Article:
What does it mean to say you’re “dizzy”? Do you ever to struggle to find the right words to describe your vestibular migraine symptoms to your doctor? How do you know if you have migrainous vertigo? This post, in collaboration with Dr. Edward Cho, who treats vestibular patients at Cedars Sinai, explains the most common symptoms and pairs them with the correctly defined terms for them.
Defining Vestibular Symptoms
When it comes to getting the right diagnosis for vestibular migraine, your physician will need to know a lot of nitty gritty details of your symptoms. Unfortunately for anyone with a vestibular disorder, it’s common to walk into an appointment with your doctor and completely freeze up or go blank.
Our heads are foggy and it took a lot of effort just to come to the doctor’s office and sit under these fluorescent lights (why!?). I found myself in this same position, finding it difficult to describe my symptoms.
It also doesn’t help that many people misuse terms online. Eventually vertigo, dizziness, and lightheadedness can begin to all blur together in our mind. But to your doctor, it can be quite different.
Since “dizziness” is an incredibly ambiguous term, it’s helpful to be able to break down exactly what you’re feeling with your physician. In the end, dizziness is not the same as migrainous vertigo, lightheadedness, or disequilibrium.
Formulated by the Committee for Classification of Vestibular Disorders of the Bárány Society and the Migraine Classification Subcommittee of the International Headache Society (IHS), this vestibular migraine diagnostic criteria has remained unchanged since 2012.
- At least 5 episodes of vestibular symptoms and one of the 3 migrainous features below.
- A current or past history of Migraine without aura or Migraine with aura.
- Vestibular symptoms of moderate or severe intensity, lasting between 5 minutes and 72 hours.
- At least half of all episodes have one of the 3 migrainous features.
- Headache with at least two of the following four characteristics.
- unilateral location
- pulsating quality
- moderate or severe intensity
- aggravation by routine physical activity
- Photophobia or phonophobia (sensitivity to light and sound)
- Visual Aura
- Headache with at least two of the following four characteristics.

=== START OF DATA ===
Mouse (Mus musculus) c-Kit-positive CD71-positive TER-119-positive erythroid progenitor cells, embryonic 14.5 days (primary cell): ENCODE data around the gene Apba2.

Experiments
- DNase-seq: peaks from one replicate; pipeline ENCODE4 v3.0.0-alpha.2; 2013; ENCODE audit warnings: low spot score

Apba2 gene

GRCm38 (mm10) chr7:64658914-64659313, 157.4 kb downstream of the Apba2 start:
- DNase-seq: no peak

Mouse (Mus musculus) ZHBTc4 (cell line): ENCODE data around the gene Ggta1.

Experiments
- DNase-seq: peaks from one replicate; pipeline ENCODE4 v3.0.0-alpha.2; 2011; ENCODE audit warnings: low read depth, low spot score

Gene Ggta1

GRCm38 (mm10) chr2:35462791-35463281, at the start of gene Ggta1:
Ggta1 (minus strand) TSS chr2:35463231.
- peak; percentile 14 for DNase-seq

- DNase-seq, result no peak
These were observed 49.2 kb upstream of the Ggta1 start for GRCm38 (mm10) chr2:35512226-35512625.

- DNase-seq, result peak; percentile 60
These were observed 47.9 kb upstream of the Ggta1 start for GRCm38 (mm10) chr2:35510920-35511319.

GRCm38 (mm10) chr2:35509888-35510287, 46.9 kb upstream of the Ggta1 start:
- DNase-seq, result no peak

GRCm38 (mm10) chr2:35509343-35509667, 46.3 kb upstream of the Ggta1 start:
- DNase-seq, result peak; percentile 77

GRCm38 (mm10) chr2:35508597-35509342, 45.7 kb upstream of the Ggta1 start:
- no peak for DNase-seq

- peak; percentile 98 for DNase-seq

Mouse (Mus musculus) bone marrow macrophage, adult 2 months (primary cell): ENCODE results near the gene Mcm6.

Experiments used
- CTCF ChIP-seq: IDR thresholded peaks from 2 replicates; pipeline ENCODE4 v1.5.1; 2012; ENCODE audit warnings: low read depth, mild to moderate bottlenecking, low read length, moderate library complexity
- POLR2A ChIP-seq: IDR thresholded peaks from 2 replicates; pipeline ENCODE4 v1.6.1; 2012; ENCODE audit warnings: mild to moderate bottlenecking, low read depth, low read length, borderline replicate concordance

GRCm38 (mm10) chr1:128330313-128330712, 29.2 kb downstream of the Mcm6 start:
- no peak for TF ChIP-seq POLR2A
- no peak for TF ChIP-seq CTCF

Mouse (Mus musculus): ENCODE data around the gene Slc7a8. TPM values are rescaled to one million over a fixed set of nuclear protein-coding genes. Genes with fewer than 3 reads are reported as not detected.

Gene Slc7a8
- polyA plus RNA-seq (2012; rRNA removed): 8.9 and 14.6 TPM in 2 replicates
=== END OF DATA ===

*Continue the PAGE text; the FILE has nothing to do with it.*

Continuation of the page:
- Not better accounted for by another ICHD-3 diagnosis or by another vestibular disorder. This is where vestibular testing can be helpful in ruling out other vestibular disorders like Meniere's Disease, vestibular neuritis, perilymph fistula, and BPPV.
Vestibular symptoms as defined by the Bárány Society include many types of vertigo, dizziness and nausea. They are rated "moderate" when they interfere with daily activities and "severe" when the activities cannot be continued.
Needing only ONE of the 3 migrainous features means that head pain or a "headache" is not the only factor to making a diagnosis. Therefore you can have vestibular migraine without headache as a symptom.
Also there is no test done specifically for vestibular migraine. This is what makes it so important to have a knowledgable doctor who can listen to your history and symptoms carefully. Knowing how to defined your symptoms becomes critical to an accurate diagnosis.
You can find a reference for good doctors in my vestibular migraine guide. You can learn more here about diagnostic criteria of vestibular disorders.
Symptoms of Vestibular Migraine
Here are the most reported vestibular migraine symptoms, which also includes migraine associated vertigo (MAV).
Vertigo - a feeling of motion when there is no motion. Most commonly associated with spinning where either you are spinning or your surroundings are spinning. Dr. Cho says physicians see this as primarily spinning to keep it distinguishable from other symptoms.
You’ll want to describe your type of vertigo:
- Note if your episodes are continuous or if they are short bursts.
- Is your vertigo episode positional (based on how you move) or does it happen spontaneously?
The above questions can help your physician narrow your type of vertigo. There are two types of vertigo - peripheral and central.
- Peripheral - associated with short bursts of rotational spinning. Nystagmus can be horizontal or rotational, and the presence of having vertigo when you wake up in the morning suggests peripheral. It is common with other vestibular disorders like Meniere’s, BPPV, and Labyrinthitis or Vestibular Neuronitis. These disorders cause vertigo “outside your brain”, usually coming from the inner ear.
- Central vertigo - this type can last much longer, from hours to days, or be continuous and originates from the brain. It’s typically associated with migraine, or migrainous vertigo.
It's important to note here that the term "vertigo" does not mean the same thing as dizziness, lightheadedness, brain fog, fatigue, etc. It is a very distinguishable symptom.
- Lightheadedness - Your physician may refer to this as near or presyncope, it’s a sensation just short of fainting. Sometimes you can feel this from standing up quickly or with heavy breathing. You may feel as if you’re about to pass out or can’t get enough air.
- Disequilibrium - Associated with being unstable on your feet. This will be the feeling of walking on clouds or like the ground is moving up and down beneath you, perhaps like you’re on a boat. This may also fit the rocking, tilting and/or swaying description.